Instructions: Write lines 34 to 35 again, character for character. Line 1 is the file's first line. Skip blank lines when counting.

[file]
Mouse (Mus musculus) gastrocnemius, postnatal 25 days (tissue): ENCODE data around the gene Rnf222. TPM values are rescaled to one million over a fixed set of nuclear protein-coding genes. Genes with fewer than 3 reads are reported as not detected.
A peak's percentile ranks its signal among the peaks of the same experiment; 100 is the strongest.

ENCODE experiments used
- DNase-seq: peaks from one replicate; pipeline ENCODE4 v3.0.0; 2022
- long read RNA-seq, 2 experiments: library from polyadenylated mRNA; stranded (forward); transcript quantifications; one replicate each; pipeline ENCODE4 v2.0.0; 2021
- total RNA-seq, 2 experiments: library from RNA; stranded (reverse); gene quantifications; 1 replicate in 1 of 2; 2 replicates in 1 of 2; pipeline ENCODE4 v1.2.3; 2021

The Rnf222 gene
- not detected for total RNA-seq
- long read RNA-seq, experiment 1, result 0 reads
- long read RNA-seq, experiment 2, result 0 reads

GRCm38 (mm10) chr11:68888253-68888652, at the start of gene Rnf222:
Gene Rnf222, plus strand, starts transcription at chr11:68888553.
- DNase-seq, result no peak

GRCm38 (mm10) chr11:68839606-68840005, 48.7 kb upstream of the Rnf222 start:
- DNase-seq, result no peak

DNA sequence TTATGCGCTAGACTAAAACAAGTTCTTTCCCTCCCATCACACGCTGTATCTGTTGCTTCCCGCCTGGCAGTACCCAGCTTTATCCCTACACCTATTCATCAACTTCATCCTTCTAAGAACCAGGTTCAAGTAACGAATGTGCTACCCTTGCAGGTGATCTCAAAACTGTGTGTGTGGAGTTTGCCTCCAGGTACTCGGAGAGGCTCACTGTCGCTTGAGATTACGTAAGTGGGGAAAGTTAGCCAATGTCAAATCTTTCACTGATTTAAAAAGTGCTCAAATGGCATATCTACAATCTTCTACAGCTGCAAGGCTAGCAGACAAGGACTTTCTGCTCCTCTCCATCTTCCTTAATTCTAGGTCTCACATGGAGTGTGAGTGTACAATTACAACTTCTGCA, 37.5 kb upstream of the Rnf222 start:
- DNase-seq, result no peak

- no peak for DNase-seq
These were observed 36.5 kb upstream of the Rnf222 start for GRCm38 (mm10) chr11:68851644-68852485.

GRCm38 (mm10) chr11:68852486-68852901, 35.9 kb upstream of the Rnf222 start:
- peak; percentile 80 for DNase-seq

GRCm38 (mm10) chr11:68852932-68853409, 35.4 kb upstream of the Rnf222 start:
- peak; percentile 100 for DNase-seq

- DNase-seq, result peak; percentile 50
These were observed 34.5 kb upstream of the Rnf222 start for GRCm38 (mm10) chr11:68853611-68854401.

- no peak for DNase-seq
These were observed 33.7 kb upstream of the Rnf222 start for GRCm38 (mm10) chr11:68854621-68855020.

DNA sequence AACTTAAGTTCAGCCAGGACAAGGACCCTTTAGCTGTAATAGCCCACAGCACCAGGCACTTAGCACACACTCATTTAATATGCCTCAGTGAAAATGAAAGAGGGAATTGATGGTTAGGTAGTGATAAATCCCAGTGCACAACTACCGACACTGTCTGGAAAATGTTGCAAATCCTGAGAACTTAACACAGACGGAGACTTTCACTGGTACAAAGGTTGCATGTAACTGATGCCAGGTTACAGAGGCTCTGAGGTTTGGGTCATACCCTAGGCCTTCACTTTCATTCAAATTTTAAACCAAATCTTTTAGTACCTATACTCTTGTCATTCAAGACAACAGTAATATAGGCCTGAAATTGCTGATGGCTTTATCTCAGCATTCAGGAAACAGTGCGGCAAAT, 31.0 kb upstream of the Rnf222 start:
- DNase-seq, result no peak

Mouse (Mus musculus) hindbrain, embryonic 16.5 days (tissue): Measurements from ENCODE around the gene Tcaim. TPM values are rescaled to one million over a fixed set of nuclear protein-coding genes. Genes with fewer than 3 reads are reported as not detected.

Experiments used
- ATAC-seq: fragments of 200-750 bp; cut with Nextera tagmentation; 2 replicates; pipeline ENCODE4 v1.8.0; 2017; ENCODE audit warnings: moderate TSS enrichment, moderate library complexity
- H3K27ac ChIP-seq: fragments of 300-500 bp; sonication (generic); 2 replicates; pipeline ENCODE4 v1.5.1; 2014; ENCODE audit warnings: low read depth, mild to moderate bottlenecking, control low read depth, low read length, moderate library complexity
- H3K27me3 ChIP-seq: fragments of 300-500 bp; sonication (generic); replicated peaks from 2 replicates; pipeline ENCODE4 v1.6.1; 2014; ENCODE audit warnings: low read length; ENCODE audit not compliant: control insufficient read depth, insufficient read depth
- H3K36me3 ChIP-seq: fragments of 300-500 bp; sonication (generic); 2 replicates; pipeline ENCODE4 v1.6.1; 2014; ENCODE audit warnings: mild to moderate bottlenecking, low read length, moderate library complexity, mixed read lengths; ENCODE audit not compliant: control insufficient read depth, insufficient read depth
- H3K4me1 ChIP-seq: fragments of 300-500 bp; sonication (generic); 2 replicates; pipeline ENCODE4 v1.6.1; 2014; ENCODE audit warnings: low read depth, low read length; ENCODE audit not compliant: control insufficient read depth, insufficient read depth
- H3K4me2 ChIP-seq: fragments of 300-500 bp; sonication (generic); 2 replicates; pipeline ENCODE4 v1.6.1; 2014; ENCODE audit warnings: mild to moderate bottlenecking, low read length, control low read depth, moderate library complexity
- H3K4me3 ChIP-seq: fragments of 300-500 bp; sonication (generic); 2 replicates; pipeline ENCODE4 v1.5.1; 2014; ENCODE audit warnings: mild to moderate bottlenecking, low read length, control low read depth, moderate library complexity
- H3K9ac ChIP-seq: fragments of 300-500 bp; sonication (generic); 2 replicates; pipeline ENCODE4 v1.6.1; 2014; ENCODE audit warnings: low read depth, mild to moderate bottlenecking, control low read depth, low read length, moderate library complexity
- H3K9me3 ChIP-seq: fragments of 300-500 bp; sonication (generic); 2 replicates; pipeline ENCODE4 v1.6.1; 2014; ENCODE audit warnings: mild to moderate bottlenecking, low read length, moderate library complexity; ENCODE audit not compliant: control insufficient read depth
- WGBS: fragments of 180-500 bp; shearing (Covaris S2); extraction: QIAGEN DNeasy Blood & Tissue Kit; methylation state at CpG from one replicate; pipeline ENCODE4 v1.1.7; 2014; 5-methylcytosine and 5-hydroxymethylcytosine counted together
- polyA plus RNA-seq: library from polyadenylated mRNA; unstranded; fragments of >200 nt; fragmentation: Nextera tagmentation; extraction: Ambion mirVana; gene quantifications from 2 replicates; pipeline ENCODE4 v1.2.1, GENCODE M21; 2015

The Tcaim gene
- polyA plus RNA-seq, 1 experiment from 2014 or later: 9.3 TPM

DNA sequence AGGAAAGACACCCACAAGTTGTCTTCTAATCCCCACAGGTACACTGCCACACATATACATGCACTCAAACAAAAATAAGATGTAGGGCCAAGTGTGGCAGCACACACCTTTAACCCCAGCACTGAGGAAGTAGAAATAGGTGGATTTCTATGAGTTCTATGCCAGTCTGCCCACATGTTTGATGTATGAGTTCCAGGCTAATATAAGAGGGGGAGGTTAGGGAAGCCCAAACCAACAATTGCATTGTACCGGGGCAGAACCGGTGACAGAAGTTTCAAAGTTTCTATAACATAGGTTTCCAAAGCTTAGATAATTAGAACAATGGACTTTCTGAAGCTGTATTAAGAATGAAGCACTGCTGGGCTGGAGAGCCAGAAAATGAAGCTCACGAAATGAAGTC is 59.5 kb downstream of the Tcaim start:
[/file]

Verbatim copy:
- H3K27me3 ChIP-seq: fragments of 300-500 bp; sonication (generic); replicated peaks from 2 replicates; pipeline ENCODE4 v1.6.1; 2014; ENCODE audit warnings: low read length; ENCODE audit not compliant: control insufficient read depth, insufficient read depth
- H3K36me3 ChIP-seq: fragments of 300-500 bp; sonication (generic); 2 replicates; pipeline ENCODE4 v1.6.1; 2014; ENCODE audit warnings: mild to moderate bottlenecking, low read length, moderate library complexity, mixed read lengths; ENCODE audit not compliant: control insufficient read depth, insufficient read depth